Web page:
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I couldn't read your news item about the change from PG to Tetley on the trains without bursting into type to redress the balance. You run a fine and great website but sometimes the "PG Tips bias" is too great for a Tetley man like myself to take.
PG make perfectly fine tea, granted, but given he choice Tetley is always the cuppa for me. Am i the only one that finds PG slightly bitter? Or is this an after effect of the many disgustingly stewed cuppas i used to get at my Nana and Granddad's?
While I'm on the issue, my Nana used to (my Great Aunt still does) "refresh the pot" with new boiling water. Leading to horribly stewed tea. Is this a relic of the war time rationing, an attempt to reuse tea?? Do some young hip-retro-post-ironic tea drinkers still do this nasty and evil practise?
PS: I'm on the market to buy a new teapot any suggestions welcome :-))
|Nicey replies: Hello Russell,
I completely agree with you except that personally I find Tetley a bit bitter, although I'll drink it when needs be. Also we always top up the pot as its only sensible. As for advice on teapot buying there is a chapter on that in our book.
Ponghak Butter Review
No, I'm not from North Korea, so you can put down that grenade.
Reading your article from last October, I was wondering why a biscuit from North Korea would look like a Sumerian tablet when I realized the picture must be upside down; if you rotate the picture you have on your site the letters "????" are legible. "??" is the North Korean way of pronouncing butter (something like ba* da) while "??" is the all-encompassing term for a snack/munchie/treat, so the design on top of the biscuit is actually "butter biscuit" in Korean, surrounded by weird circles and dots.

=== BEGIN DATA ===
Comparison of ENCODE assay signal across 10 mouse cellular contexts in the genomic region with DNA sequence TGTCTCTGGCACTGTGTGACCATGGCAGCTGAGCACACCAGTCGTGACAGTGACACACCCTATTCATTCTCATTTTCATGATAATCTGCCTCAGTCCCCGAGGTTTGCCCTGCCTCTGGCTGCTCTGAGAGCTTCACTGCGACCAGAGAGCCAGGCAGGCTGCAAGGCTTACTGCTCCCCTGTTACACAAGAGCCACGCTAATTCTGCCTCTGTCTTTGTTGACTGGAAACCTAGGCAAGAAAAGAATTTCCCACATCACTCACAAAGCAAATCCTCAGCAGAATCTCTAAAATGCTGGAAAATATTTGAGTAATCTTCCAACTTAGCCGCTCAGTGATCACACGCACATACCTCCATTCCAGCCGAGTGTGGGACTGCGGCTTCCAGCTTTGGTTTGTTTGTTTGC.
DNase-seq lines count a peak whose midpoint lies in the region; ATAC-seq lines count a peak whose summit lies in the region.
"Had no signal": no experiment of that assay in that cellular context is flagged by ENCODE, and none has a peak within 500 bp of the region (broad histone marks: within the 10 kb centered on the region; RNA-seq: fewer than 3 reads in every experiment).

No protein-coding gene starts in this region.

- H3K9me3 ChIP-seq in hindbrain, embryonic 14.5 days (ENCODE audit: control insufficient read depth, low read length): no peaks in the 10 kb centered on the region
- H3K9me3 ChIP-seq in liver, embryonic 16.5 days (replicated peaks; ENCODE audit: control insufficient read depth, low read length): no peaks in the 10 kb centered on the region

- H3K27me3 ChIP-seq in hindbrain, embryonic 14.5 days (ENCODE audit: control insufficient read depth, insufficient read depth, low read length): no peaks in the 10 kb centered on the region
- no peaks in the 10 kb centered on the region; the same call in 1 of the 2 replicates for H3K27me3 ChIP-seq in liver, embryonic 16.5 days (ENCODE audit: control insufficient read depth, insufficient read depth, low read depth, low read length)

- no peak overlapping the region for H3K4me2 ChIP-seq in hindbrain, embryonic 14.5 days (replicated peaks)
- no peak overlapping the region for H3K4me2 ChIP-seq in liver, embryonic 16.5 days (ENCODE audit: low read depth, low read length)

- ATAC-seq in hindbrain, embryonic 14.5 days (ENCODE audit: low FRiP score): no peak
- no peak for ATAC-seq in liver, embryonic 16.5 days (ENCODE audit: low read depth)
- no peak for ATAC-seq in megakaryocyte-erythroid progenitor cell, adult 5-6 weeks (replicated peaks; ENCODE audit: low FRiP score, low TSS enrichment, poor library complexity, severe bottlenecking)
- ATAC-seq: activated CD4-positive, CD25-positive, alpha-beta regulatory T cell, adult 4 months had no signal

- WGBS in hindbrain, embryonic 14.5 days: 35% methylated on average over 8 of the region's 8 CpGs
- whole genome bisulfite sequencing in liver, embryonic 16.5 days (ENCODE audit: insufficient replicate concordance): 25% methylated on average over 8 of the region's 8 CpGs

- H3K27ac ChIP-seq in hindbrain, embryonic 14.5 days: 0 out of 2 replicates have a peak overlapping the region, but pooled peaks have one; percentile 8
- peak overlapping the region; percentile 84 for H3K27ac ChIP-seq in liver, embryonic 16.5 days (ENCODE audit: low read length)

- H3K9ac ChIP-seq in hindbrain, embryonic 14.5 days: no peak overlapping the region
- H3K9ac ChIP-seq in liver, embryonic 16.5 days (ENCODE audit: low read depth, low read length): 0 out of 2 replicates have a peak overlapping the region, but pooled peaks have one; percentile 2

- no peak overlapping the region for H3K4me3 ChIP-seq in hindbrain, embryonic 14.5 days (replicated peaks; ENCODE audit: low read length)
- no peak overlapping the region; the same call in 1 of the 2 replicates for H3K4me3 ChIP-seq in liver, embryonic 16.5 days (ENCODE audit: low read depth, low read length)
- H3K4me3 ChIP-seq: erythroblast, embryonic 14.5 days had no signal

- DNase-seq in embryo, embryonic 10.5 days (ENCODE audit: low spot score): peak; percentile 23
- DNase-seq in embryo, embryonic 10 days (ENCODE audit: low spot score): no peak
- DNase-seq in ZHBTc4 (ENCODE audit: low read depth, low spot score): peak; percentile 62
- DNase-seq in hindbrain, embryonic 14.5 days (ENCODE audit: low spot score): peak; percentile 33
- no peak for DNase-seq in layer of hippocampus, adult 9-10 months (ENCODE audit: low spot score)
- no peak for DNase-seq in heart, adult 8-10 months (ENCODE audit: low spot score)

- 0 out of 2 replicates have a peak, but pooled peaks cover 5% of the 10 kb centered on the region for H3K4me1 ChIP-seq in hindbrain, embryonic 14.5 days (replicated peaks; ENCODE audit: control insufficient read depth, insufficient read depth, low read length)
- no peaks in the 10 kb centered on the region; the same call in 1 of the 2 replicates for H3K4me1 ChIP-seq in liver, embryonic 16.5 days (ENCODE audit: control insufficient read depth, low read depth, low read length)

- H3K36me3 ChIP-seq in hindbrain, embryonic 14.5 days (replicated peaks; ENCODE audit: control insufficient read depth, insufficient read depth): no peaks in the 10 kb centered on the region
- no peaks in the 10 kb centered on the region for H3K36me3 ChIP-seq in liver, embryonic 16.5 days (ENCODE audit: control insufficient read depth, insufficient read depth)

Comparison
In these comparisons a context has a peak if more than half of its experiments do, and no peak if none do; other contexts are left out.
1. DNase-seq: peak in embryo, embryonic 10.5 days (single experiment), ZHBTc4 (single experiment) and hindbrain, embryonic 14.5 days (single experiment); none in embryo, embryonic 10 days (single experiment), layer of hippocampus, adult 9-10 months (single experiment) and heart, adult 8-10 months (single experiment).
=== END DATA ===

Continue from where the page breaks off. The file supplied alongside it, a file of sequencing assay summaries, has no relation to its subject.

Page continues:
I don't think I'd like to try one, though.
|Nicey replies: Thanks Yoonna,
Yes I thought I only had a 50:50 chance of having it the right way up. Thank you again for deciphering it for us.
Note: There were lots of lovely Korean character things in Yoonnas message but I can't figure out how to get them on to NCOTAASD
Iced Gems Review
|Hi nicey & wifey|
We been greatly interested in the "die hard with a biscuit" scenario, and it has been much discussed. We suspect that whilst being useless as a weapon, garibaldi slabs would make good substitutes for Kevlar, when used in body armour vests... However, on the offensive, we favour firstly scattering a few packs of iced gems on the floor... Mr Willis invariably fights barefooted, we believe, and the tiny spikes pressing into his feet would undoubtably slow him up. We favour the McVities ginger nut for the coup de
gras as it is just the hardest on the block.
Meanwhile my colleague is just about to bring down a nice cuppa, and I am hoping that I don't get the black mug. (Stay away from the dark side, my son)
Keep up the good work
|Dr Greg James